Brooklyn Alumnae Co-Presents Tupac Doc Screening

Submitted by Nicole Duncan-Smith

The Brooklyn Alumnae Chapter partnered with the Brooklyn Academy of Music to present its opening night of the “Let The Record Show: Archived Cinema Series,” on Nov. 3. The screening of the “Tupac: Resurrection” documentary and lively discussion about the powerful film included director Lauren Lazin, Tupac Shakur’s godfather, filmmaker, Black Panther Party veteran and Omega Psi Phi member Jamal Joseph and chapter soror and music journalist, Nicole Duncan-Smith.

As the regional biennium theme is “Our Voices, Our Stories,” the Brooklyn Alumnae Chapter believed that supporting this initiative to celebrate the 20th anniversary of this powerful documentary was important as it allowed the “Dear Mama” recording artist to tell his life story in his own words with his actual voice (pulled from various interviews about his life) narrating the story.

Teens from Usher’s New Look attended the screening. It was fascinating to hear them reconcile the legend of Tupac and his actual legacy. The film showed how he, in the months before his death, embraced social action. Like his mother and the Black Panther leaders in his personal village, he went into communities, using his art to stop violence and push for equality.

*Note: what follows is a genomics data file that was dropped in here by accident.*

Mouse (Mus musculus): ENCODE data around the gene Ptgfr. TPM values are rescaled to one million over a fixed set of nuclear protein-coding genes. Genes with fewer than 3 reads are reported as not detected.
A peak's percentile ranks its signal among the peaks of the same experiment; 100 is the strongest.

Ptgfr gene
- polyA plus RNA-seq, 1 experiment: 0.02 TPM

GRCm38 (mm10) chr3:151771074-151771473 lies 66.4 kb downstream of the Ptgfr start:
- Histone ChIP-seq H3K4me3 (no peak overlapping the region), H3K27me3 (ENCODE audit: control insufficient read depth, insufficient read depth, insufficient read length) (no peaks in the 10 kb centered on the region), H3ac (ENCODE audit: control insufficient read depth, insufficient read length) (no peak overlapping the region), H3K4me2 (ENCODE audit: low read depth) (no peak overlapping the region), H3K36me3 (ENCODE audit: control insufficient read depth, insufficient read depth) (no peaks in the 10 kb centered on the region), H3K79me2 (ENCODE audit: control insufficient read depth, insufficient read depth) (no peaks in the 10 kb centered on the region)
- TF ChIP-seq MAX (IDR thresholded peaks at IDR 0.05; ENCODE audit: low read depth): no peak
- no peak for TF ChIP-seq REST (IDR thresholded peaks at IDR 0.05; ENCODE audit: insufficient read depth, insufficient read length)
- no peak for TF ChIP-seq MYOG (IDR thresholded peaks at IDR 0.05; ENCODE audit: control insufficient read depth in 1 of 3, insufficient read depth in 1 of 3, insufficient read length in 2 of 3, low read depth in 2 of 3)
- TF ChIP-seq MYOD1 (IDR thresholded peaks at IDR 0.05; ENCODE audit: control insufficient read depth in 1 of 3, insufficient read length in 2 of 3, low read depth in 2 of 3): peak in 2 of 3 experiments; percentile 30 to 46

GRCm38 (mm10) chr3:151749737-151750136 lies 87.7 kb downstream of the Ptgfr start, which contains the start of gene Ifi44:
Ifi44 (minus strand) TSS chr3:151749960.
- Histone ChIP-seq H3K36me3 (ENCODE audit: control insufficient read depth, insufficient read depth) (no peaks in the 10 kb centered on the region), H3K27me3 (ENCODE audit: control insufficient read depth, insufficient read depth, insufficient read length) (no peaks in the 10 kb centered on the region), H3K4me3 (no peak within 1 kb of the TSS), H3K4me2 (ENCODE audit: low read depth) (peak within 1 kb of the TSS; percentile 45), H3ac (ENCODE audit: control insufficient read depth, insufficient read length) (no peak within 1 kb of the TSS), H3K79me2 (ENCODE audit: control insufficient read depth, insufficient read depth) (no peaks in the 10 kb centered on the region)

There is a reason why the artist’s motto of Thug Life is tattooed on honorary soror, Nikki Giovanni’s arm.

At the same time, the documentary showed how as a young person his perspective often needed guidance, with him admitting that he regretted some of his reckless behavior— a message many of his fans have not heard.

The leaders at UNL have expressed their intention to utilize the movie as a tool to educate on the positive and negative aspects of art’s disruptive potential. They also emphasized that individuals with strong minds have the capacity to harness their talents for positive purposes… like ‘Pac was able to do in his short life.

The Brooklyn Alumnae Chapter has been a community partner with the historic Brooklyn Academy of Music for one year. The institution is a multi-arts center located in Brooklyn, New York.  For more than 150 years, BAM has been the home for adventurous artists, audiences, and ideas — engaging both global and local communities. With world-renowned programming in theater, dance, music, opera, film, and much more, BAM showcases the work of emerging artists and innovative modern masters.

As the chapter celebrates 75 years of service, 50 years of Arts & Letters, and 50 years of Hip-Hop, its goal is to present programming for the community that highlights the voices of Black artists and the ways that they use their craft to invoke messages of social action.

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